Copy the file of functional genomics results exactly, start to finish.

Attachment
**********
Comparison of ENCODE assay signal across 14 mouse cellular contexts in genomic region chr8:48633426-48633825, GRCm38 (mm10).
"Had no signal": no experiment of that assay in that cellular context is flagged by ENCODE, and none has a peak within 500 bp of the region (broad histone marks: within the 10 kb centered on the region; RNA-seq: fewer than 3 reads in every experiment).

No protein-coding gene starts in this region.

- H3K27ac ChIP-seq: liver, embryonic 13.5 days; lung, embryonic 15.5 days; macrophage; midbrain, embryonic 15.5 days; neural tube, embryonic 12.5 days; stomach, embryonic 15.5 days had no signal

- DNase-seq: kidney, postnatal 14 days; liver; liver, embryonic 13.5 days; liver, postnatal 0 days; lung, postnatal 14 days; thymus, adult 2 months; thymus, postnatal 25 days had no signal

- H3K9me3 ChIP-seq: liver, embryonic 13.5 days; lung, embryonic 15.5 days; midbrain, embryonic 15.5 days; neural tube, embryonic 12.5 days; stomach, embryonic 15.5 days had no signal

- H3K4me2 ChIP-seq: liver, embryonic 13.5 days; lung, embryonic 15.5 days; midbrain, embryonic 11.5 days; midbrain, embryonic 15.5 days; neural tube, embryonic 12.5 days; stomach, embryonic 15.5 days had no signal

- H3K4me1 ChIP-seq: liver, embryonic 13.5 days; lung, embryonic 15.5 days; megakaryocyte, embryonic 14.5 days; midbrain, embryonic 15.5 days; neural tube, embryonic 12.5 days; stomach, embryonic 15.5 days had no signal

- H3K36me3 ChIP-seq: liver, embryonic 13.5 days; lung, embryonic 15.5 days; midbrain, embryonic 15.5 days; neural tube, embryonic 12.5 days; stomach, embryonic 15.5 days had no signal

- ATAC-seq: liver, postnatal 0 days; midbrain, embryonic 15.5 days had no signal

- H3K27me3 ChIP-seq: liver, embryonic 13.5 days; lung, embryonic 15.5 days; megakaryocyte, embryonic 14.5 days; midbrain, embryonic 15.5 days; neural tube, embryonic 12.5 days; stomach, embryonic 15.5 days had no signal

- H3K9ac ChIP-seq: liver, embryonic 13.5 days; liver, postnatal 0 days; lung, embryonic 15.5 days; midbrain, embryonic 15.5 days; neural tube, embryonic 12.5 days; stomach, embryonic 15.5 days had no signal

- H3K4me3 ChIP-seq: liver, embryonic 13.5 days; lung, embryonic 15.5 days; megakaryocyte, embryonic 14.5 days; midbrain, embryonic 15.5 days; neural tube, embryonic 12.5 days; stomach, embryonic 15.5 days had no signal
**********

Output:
Comparison of ENCODE assay signal across 14 mouse cellular contexts in genomic region chr8:48633426-48633825, GRCm38 (mm10).
"Had no signal": no experiment of that assay in that cellular context is flagged by ENCODE, and none has a peak within 500 bp of the region (broad histone marks: within the 10 kb centered on the region; RNA-seq: fewer than 3 reads in every experiment).

No protein-coding gene starts in this region.

- H3K27ac ChIP-seq: liver, embryonic 13.5 days; lung, embryonic 15.5 days; macrophage; midbrain, embryonic 15.5 days; neural tube, embryonic 12.5 days; stomach, embryonic 15.5 days had no signal

- DNase-seq: kidney, postnatal 14 days; liver; liver, embryonic 13.5 days; liver, postnatal 0 days; lung, postnatal 14 days; thymus, adult 2 months; thymus, postnatal 25 days had no signal

- H3K9me3 ChIP-seq: liver, embryonic 13.5 days; lung, embryonic 15.5 days; midbrain, embryonic 15.5 days; neural tube, embryonic 12.5 days; stomach, embryonic 15.5 days had no signal

- H3K4me2 ChIP-seq: liver, embryonic 13.5 days; lung, embryonic 15.5 days; midbrain, embryonic 11.5 days; midbrain, embryonic 15.5 days; neural tube, embryonic 12.5 days; stomach, embryonic 15.5 days had no signal

- H3K4me1 ChIP-seq: liver, embryonic 13.5 days; lung, embryonic 15.5 days; megakaryocyte, embryonic 14.5 days; midbrain, embryonic 15.5 days; neural tube, embryonic 12.5 days; stomach, embryonic 15.5 days had no signal

- H3K36me3 ChIP-seq: liver, embryonic 13.5 days; lung, embryonic 15.5 days; midbrain, embryonic 15.5 days; neural tube, embryonic 12.5 days; stomach, embryonic 15.5 days had no signal

- ATAC-seq: liver, postnatal 0 days; midbrain, embryonic 15.5 days had no signal

- H3K27me3 ChIP-seq: liver, embryonic 13.5 days; lung, embryonic 15.5 days; megakaryocyte, embryonic 14.5 days; midbrain, embryonic 15.5 days; neural tube, embryonic 12.5 days; stomach, embryonic 15.5 days had no signal

- H3K9ac ChIP-seq: liver, embryonic 13.5 days; liver, postnatal 0 days; lung, embryonic 15.5 days; midbrain, embryonic 15.5 days; neural tube, embryonic 12.5 days; stomach, embryonic 15.5 days had no signal

- H3K4me3 ChIP-seq: liver, embryonic 13.5 days; lung, embryonic 15.5 days; megakaryocyte, embryonic 14.5 days; midbrain, embryonic 15.5 days; neural tube, embryonic 12.5 days; stomach, embryonic 15.5 days had no signal